Zeca Bettax, 07 June 2011


Hey look…more photos! Actually, I’m now coming to the end of my current batch of Bettax photos…but that’s only because I’m now behind on processing the film I’ve recently exposed. I’m actually impressed I got as far as I have with this batch of film and chemicals…I’m just now exhausting the supply I bought at the beginning of the year – I got some money from my folks at Christmas, so this is how I decided to spend it…yeah, I know. Boring, right? Well, not to me!

ZecaBettax CHI Acros100 OurLadyOfLourdes01B

ZecaBettax CHI Acros100 OurLadyOfLourdes02B

ZecaBettax CHI Acros100 StClement01B

ZecaBettax CHI Acros100 StClement02B

ZecaBettax CHI Acros100 StClement03B

Photo Information:

Camera: Zeca Bettax
Lens: Schneider-Kreuznach 105mm f/4.5 Radionar
Film: Fuji Neopan Acros 100 (120)

Photos 1 & 2:
Location: Chicago, Illinois; Ravenswood Neighborhood

The subject of these two photos is Our Lady of Lourdes Church at the southwest corner of Ashland and Leland. The current church sanctuary (as seen in the photos) was built in 1916 in the Spanish Revival style; the AIA Guide to Chicago has no information regarding the church, so I don’t know the name of the architect. Check out the church’s website for a little more history of the church (though the page is mostly about the parish history, and not so much about the building itself). Though the front façade photo only shows 2/3rds of the façade, as with most Spanish Revival churches, there is a twin bell tower on the other end of the façade that mirrors the one you can see.

Photos 3, 4, & 5:
Location: Chicago, Illinois; Lincoln Park Neighborhood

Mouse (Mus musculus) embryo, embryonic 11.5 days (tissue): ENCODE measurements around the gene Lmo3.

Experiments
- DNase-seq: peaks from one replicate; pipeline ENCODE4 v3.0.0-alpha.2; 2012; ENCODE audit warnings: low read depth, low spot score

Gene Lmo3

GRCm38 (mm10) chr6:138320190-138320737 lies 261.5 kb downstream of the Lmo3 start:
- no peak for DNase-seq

The subject of these three photos is St. Clement Roman Catholic Church in the Lincoln Park Neighborhood; the church was completed in 1918 and designed by Barnett, Haynes, & Barnett. Most of the exterior appears to be a fairly restrained interpretation of Romanesque blended with some Gothic elements (most prominently, the rose windows), but the dome is clearly modeled after Byzantine sources, in this case, the Hagia Sophia church in Istanbul (originally Constantinople, when the church was built, and before it was converted to a mosque). Of course, those who are more familiar with the Islamic history of the Hagia Sophia may recognize the dome from other prominent mosques – the Hagia Sophia, being one of the largest surviving monuments from antiquity became a source of inspiration for later designes in both the Islamic and European realms. Presumably, this dome, being considerably smaller than the original, will not be prone to suffering the same structural problems the latter endured (though the fact that Chicago rarely experiences earthquakes may help, too; the Hagia Sophia was damaged a number of times by earthquakes). While the outside is quite restrained, with a minimal color palette, the interior is apparently quite spectacularly decorated with mosaics and polychrome stone panels and details; I didn’t go inside when I shot these photos because there was a wedding ceremony taking place inside, and apart from not being on the guest list, I wasn’t dressed for the occasion, anyways.



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